Science explores place of hope in our lives

Goals are basic to human behavior, Snyder noted, whether they are long- or short-term. They are the first step in imagining future achievement. Being successful, he writes, requires a way to pursue a goal and the will to not give up – will power and way power. Snyder and social scientist Shane Lopez confirmed that hope can be taught and learned and that it provides benefits in the public sphere.

Richard Miller

Credit: contributed

Credit: contributed

What humans need to excel

I am a professor of practice and clinical director for Arizona State University’s Center for the Advanced Study and Practice of Hope. The center’s team is made up of researchers, practitioners and graduate students who are advancing the understanding, strategy and practice of hope.

Other academic institutions including the University of Oklahoma’s Hope Research Center are committing resources to better understand the dynamics of hope. In 2014, the John Templeton Foundation funded The Hope and Optimism initiative, a $4.5 million, four-year grant at Notre Dame and Cornell. The project explored hope from various lenses including religion, medicine, sociology and psychology.

There is a new generation of hope scientists emerging on university campuses around the globe dedicated to further unraveling hope’s potential. These research topics include coping skills, depression, aging, social justice and creating communities of hope.

It is my longstanding belief that society often defines children and their future by disproportionately identifying and focusing on risk and trauma but ignoring hope.

Applying hope to life

To better understand how hope theory could be translated into practice, in 1993 I enlisted a group of seven researchers, practitioners and graduate students to participate in a seven-year literature review. In 2000, our team shared its conclusions, launching a new initiative called Kids at Hope. The Kids at Hope strategy, at its core, promotes the practices and belief that all kids are capable of success – no exceptions.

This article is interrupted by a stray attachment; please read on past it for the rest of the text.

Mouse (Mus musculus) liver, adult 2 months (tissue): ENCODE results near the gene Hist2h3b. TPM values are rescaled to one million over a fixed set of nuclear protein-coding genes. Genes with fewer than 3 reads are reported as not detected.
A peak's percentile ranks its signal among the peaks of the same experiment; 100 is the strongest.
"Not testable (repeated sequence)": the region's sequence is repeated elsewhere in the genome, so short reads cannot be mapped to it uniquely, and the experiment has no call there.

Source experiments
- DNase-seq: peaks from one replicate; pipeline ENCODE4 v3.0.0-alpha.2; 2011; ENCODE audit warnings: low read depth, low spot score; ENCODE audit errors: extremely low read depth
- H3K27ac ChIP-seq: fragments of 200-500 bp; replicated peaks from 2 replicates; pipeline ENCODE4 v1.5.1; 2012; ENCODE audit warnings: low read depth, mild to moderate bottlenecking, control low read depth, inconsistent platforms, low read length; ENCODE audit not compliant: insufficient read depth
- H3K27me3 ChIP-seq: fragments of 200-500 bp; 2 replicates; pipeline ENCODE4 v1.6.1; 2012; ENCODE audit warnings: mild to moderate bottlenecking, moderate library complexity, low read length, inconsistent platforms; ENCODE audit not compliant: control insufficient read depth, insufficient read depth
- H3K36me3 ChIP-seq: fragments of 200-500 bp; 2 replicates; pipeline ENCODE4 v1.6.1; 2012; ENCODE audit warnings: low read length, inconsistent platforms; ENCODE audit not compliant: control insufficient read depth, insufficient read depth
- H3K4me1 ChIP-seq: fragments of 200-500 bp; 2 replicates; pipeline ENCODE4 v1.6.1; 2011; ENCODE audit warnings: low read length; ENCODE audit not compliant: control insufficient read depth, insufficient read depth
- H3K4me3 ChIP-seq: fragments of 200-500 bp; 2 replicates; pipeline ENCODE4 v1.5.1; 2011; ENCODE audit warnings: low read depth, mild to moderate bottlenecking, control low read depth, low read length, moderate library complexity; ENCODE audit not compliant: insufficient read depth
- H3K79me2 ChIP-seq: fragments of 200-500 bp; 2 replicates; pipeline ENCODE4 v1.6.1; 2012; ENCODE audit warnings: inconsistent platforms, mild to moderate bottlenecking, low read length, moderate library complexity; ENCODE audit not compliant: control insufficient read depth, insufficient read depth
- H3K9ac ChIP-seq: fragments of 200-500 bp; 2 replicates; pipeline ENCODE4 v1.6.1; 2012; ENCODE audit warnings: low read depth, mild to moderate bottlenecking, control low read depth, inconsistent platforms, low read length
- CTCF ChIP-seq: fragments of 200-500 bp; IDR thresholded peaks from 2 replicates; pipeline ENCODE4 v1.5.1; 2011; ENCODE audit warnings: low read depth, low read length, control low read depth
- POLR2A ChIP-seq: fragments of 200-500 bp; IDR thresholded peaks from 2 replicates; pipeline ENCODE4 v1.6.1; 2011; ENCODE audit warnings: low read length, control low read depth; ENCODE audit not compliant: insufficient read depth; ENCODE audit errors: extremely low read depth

These findings informed the design of a framework that teaches hope as a cognitive skill. Teaching hopefulness begins by believing in all kids, connecting with young people in meaningful ways and teaching children how to imagine their goals, a process called mental time travel, that encourages the brain to plan for future opportunities and challenges.

The ability to mentally time travel is the process of remembering the past to draw from those memories and construct a future. Recalling past events is a great advantage in determining who and what to trust, and what works and what doesn’t. Through past experiences, people are able to picture where they would like to be and how to get there.

A central part of this work focuses on teaching the science of hope so that it can flourish in communities — whether that is the juvenile justice system, education, child welfare, behavioral health or youth development systems. The science is clear. Hopeful people are happier, healthier and achieve more of their goals than those who lack hope.

If it “takes a village to raise and educate a child,” I believe hope theory should be part of that strategy. As Gruwell and her students discovered, hope is a gift that can positively change lives.

Richard Miller is professor of practice at the T. Denny Sanford School of Social and Family Dynamics, Arizona State University. This piece originally appeared in The Conversation, a nonprofit news source dedicated to unlocking ideas from academia for the public.

Source Article